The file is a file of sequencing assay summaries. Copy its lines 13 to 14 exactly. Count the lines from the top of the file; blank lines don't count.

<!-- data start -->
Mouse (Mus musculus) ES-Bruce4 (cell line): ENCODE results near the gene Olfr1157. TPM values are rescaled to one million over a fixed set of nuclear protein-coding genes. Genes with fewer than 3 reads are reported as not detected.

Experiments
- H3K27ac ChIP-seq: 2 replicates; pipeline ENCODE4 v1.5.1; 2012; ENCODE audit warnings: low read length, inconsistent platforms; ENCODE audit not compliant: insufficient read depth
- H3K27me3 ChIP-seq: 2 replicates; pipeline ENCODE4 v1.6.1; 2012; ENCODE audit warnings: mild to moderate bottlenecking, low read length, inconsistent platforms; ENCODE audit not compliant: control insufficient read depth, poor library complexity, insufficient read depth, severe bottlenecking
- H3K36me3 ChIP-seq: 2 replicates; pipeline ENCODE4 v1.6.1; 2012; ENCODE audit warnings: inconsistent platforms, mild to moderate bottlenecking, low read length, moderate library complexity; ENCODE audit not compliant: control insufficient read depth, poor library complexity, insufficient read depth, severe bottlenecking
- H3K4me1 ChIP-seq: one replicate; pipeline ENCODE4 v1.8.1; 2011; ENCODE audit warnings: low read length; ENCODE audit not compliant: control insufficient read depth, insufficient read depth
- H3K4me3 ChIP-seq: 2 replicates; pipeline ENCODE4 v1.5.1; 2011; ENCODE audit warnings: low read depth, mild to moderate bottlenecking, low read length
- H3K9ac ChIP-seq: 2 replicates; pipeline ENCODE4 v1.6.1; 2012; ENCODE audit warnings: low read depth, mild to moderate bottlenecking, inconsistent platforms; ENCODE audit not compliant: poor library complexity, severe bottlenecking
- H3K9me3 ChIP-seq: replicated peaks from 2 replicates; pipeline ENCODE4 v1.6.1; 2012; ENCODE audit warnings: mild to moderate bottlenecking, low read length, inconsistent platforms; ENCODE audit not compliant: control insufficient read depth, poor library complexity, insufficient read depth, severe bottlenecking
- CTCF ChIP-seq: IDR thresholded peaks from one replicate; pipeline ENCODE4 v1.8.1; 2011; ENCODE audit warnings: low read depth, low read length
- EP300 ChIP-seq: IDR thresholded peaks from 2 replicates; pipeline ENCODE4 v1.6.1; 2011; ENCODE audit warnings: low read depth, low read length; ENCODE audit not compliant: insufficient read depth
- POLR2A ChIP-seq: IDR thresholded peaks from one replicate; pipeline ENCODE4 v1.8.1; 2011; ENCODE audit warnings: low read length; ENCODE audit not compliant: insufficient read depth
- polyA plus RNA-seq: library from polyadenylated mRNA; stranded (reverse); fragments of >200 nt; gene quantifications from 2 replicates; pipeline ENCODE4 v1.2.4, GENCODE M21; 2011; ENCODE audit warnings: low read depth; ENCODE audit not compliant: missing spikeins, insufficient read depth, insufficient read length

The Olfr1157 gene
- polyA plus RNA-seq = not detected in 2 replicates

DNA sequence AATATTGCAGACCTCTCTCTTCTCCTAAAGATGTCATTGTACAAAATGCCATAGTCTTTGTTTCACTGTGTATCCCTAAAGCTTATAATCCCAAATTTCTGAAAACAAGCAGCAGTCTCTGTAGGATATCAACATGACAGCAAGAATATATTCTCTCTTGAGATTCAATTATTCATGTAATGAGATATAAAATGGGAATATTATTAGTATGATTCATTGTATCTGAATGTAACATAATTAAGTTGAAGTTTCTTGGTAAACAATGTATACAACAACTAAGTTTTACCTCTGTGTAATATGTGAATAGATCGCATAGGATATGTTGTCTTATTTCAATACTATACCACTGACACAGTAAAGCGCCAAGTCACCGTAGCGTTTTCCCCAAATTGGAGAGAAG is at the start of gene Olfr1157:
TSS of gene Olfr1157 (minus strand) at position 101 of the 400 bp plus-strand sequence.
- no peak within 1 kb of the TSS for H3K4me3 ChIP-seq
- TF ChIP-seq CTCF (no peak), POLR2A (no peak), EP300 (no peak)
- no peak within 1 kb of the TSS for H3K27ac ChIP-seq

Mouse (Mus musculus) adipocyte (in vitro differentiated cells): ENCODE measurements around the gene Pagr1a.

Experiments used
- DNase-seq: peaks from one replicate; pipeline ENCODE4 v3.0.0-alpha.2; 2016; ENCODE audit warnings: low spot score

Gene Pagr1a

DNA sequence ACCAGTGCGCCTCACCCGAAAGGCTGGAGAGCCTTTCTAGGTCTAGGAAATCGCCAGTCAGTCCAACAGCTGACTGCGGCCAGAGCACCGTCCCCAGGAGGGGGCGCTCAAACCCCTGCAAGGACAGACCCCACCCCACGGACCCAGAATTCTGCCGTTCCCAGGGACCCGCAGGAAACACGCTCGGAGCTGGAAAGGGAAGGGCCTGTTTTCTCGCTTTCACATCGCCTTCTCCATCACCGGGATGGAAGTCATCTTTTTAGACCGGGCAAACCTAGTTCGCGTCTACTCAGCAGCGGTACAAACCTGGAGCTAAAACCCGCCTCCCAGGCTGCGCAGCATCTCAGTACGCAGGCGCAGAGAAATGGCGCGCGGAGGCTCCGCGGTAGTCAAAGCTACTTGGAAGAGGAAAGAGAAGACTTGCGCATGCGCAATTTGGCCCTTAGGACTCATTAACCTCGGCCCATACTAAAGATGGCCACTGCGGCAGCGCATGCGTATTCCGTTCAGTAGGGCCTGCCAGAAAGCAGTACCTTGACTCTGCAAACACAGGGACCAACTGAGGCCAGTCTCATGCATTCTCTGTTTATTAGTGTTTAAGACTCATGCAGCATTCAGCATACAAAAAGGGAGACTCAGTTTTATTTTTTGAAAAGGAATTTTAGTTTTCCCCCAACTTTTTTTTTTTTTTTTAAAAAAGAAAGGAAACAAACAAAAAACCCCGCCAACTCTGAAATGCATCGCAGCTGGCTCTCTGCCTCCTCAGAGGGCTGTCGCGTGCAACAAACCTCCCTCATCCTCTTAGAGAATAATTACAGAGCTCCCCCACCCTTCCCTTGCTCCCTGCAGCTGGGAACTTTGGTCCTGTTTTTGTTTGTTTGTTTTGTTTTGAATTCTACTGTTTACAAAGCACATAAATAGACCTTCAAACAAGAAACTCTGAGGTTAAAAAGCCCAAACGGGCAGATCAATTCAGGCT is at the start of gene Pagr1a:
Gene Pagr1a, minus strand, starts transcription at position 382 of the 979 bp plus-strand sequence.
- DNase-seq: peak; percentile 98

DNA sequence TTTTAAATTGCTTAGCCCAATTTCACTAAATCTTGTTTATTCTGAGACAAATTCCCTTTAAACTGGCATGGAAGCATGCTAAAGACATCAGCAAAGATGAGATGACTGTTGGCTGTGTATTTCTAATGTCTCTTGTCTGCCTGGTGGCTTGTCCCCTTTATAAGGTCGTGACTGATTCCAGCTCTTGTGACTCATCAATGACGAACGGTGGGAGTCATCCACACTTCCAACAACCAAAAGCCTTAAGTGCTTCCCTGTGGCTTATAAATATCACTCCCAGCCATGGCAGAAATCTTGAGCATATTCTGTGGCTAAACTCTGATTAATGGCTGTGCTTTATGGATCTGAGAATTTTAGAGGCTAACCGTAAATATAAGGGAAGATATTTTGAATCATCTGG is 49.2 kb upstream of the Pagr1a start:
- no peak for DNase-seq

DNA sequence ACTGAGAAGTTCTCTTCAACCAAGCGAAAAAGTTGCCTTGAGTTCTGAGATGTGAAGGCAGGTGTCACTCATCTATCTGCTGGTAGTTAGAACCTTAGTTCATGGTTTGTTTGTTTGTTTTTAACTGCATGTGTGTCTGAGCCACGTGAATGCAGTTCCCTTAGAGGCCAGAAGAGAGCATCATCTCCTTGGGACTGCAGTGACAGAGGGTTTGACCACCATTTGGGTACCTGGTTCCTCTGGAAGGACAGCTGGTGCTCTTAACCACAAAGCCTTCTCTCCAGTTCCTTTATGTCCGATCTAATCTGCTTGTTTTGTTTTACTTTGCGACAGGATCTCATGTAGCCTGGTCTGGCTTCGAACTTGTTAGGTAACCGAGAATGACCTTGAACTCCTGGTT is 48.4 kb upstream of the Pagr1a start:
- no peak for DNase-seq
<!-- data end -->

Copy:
- polyA plus RNA-seq: library from polyadenylated mRNA; stranded (reverse); fragments of >200 nt; gene quantifications from 2 replicates; pipeline ENCODE4 v1.2.4, GENCODE M21; 2011; ENCODE audit warnings: low read depth; ENCODE audit not compliant: missing spikeins, insufficient read depth, insufficient read length

The Olfr1157 gene